I went hiking several times by myself this week, in a popular county park, three trails, totaling maybe 5 miles (with sharp inclines, in the woods). The first time I had my mace, so felt confident, but the other times I didn't have mace and I don't own a cell phone, so felt a bit creeped out when I passed lone male hikers (I hauled my butt quickly through the trail, lol). My husband is a little worried that I hike by myself, but the trails are usually pretty populated. So, women, are you ever freaked out? Do you hike alone?
It sounds like you are sticking to popular routes. If that's the case you are probably just fine.
My husband works for the National Park Service and I used to as well. Before kids, I used to hike alone all of the time. On a few occasions I realized I chose trails unwisely. Once I ran across a bear and no one else was around. Good thing I had my dog! Another time I didn't realize how secluded a trail was, it took a long time to drive to the trailhead and so I went on alone. A few months later a story hit the news that a mother and her 20 something daughter were murdered on that trail!
Also, I have worked in an emergency dispatch center for a National Park and lived in a few others. When/if people get hurt in the backcountry it takes a LONG time for care to arrive, sometimes it is by helicopter, other times it is by carry out litter. It always seemed to come as a surprise to people who needed care in the backcountry that they would have to wait, sometimes overnight, for assistance.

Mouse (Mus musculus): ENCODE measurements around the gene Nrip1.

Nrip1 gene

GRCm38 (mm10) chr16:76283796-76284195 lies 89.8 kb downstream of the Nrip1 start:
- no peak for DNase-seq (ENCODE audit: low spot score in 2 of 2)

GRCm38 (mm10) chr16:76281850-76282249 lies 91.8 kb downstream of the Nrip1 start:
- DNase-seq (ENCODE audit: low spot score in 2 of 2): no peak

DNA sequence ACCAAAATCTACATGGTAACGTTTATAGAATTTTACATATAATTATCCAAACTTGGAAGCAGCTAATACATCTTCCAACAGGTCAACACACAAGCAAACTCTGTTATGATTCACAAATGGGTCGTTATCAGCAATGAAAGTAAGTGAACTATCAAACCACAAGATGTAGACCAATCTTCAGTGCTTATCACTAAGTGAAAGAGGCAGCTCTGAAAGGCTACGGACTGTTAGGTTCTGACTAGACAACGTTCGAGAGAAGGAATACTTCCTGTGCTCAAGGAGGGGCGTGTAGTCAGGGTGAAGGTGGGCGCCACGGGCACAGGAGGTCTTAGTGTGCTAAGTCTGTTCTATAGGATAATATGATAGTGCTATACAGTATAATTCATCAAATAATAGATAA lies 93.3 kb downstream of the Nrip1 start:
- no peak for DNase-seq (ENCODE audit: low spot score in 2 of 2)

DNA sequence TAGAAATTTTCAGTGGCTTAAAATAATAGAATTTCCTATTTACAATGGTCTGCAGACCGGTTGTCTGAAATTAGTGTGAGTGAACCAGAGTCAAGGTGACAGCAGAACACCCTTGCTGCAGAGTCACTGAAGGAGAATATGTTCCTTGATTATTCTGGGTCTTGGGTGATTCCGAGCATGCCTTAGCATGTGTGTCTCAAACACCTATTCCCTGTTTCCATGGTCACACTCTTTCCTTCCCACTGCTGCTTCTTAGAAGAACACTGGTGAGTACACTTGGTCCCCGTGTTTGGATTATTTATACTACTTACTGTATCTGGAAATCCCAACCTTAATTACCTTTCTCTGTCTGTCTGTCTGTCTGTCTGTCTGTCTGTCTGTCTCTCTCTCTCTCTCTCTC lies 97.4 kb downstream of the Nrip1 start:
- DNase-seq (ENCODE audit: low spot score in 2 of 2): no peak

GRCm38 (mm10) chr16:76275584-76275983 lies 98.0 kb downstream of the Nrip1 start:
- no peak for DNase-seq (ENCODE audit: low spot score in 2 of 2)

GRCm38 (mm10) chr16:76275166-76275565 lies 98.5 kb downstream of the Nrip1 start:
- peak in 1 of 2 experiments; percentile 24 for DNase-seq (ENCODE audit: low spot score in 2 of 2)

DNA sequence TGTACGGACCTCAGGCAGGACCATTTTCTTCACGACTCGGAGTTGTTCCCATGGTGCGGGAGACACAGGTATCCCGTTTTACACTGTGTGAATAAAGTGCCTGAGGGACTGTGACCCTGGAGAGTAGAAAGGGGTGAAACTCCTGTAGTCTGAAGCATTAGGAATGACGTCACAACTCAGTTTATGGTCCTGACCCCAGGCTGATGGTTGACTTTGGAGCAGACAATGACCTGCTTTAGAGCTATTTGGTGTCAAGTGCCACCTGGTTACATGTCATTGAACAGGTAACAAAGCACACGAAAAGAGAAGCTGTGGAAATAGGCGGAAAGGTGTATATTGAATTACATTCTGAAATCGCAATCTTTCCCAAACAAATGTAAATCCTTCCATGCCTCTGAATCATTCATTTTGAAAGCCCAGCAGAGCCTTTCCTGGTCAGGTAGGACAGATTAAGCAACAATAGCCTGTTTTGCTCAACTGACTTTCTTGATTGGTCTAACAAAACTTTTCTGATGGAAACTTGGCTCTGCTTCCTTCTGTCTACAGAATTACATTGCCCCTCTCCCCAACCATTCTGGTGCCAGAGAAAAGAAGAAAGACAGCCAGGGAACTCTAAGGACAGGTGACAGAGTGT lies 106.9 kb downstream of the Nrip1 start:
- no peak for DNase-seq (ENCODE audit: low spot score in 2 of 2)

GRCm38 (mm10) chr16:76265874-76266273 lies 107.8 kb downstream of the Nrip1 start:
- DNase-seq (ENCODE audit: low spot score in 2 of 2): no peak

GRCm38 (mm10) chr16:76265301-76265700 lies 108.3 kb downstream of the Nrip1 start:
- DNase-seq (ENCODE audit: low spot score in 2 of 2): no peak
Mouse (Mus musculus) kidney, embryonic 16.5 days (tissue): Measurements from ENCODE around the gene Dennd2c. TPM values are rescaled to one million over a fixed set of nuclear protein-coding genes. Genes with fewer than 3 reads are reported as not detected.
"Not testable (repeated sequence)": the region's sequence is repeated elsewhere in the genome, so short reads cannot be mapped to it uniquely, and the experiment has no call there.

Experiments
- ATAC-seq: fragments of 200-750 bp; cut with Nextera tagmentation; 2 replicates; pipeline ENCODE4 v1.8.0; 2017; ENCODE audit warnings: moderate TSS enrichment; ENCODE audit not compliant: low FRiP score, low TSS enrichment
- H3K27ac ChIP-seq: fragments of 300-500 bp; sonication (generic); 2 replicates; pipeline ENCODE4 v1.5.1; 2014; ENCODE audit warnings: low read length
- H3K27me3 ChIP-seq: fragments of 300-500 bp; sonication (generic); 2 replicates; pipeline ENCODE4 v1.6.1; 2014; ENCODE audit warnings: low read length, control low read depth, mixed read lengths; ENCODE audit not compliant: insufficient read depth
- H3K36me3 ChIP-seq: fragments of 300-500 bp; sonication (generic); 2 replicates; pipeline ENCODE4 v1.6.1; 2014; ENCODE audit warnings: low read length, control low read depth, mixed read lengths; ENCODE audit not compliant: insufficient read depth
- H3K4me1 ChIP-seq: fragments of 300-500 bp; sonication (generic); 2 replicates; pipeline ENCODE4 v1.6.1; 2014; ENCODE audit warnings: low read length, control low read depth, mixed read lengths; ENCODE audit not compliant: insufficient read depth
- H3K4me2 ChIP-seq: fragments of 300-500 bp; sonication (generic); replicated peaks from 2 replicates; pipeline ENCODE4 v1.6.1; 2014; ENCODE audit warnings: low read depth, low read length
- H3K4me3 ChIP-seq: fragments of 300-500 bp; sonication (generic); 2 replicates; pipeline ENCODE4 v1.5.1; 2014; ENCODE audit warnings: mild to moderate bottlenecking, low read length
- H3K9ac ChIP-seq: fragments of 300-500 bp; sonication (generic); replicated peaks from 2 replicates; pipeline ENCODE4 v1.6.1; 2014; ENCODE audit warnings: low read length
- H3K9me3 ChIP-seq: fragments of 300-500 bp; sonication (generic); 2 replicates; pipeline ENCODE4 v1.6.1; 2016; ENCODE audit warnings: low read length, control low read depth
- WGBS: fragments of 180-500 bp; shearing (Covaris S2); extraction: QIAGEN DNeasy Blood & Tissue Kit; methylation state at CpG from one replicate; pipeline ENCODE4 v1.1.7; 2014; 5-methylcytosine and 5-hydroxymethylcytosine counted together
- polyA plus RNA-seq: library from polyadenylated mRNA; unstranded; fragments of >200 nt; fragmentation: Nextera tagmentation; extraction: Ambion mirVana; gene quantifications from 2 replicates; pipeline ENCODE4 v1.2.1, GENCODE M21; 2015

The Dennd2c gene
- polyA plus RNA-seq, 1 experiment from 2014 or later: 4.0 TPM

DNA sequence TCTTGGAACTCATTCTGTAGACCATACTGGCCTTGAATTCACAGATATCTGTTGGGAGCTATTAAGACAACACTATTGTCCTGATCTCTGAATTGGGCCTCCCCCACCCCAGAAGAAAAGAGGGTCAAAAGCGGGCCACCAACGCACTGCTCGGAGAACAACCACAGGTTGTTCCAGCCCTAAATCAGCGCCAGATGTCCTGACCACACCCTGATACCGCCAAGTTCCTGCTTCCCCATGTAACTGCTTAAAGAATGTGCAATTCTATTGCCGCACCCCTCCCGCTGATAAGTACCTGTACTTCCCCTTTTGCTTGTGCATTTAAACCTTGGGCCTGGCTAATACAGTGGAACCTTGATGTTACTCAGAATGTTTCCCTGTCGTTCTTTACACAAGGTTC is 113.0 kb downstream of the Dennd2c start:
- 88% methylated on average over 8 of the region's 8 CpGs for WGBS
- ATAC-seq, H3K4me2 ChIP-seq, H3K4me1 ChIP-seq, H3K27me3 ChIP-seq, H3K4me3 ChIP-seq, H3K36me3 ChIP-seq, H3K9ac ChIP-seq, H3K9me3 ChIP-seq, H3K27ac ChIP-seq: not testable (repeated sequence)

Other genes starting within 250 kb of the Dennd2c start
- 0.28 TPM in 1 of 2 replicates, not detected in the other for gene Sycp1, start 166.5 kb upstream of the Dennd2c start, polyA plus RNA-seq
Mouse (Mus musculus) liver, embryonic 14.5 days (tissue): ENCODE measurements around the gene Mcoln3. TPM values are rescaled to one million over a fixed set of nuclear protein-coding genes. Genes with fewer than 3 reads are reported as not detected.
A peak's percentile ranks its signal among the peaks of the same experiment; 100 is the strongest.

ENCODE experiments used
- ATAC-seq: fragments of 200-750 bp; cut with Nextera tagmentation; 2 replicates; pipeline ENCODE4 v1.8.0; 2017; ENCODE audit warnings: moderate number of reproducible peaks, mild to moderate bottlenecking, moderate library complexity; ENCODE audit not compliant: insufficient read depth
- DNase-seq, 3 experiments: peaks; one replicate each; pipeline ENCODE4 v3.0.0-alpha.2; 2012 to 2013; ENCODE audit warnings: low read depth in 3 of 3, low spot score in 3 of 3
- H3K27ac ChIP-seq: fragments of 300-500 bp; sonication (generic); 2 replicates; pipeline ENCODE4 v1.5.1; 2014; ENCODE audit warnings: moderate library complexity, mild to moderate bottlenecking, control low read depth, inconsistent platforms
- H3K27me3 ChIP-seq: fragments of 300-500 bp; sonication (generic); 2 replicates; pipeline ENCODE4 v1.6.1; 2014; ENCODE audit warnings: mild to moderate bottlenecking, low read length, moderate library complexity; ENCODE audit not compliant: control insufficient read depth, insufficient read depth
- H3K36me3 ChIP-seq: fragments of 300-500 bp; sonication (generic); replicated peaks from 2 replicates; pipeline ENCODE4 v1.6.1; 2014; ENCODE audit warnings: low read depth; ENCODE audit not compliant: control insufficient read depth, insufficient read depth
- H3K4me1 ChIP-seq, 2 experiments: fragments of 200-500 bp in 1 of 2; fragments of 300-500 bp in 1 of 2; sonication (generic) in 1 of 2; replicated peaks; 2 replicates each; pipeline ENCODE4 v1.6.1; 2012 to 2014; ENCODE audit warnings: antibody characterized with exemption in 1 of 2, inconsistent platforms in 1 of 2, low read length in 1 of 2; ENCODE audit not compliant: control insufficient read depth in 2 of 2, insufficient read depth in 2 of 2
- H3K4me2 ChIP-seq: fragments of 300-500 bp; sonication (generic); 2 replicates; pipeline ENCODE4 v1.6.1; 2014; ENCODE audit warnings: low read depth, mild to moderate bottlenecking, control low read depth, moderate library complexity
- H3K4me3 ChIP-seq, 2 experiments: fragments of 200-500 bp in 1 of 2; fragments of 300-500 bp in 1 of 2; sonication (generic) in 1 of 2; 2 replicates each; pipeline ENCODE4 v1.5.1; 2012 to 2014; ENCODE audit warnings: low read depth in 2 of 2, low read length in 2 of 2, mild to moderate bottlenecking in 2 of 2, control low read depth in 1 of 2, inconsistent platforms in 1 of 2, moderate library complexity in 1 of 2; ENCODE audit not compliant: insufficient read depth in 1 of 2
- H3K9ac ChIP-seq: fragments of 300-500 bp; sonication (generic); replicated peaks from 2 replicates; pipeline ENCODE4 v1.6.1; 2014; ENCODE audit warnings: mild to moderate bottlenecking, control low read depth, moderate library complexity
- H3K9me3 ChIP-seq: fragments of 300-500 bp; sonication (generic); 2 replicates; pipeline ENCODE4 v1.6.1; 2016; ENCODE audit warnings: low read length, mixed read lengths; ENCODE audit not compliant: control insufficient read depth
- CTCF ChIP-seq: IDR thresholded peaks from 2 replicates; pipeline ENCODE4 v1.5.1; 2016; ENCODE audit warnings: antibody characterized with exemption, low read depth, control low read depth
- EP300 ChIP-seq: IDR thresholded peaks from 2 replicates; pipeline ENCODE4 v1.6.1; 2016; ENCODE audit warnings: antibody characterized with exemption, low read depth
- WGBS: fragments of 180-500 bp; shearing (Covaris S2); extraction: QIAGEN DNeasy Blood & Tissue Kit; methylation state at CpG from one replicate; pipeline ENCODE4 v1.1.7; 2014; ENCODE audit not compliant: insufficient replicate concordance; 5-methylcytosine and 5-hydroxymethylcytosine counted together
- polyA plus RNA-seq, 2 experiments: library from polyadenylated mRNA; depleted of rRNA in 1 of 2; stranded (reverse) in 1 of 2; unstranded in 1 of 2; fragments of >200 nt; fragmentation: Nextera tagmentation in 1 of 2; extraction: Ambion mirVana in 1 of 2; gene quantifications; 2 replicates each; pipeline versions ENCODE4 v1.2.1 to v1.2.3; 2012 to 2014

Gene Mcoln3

So, what I am saying is, carry bear mace if you choose to hike alone. Stick to popular trails. Always let a few people know what time you are leaving and what time you should be back. For sure carry your cell (I have never had one and they are pretty important). And then enjoy the outdoors! It's really nice out there!
I do not hike alone. BUT. I am not of the opinion that it's particularly smart for ANYONE to hike alone in secluded areas. I grew up in an area with bears and mountain lions being a threat, so besides the human risk factor there was wildlife to consider. Also, physical accidents (falling, etc.). I may be paranoid, but I prefer going with someone.
Take your dog, or a bunch of dogs. They'll love you for it!!
And if you don't have a dog...borrow a friend's. Then your friend and their dog will love you.
I wouldn't let being along hold you back from enjoying the outdoors, but you are right to be thinking about how to protect yourself. This year several girls from a nearby university were attacked in abduction attempts on a popular jogging trail, and that really reminded me that there are real risks, no matter how unlikely. For both males and females, I would recommend my mom's new people-and-animal-risk-aversion tactic: she keeps a can of bear spray strapped on her hip, in plain site. It's pretty regular around here to be carrying bear spray, lots of bears, cougars, and dog packs to be wary of, but I think it also sends a message when she is hiking by herself that she does have something on her that would make an attack riskier for the attacker, and just more inconvenient. Since adopting this method several years ago, she has even had to use it twice, both times on dogs, so it does have a practical safety aspect. It's a relatively reasonable investment for peace of mind I'd say!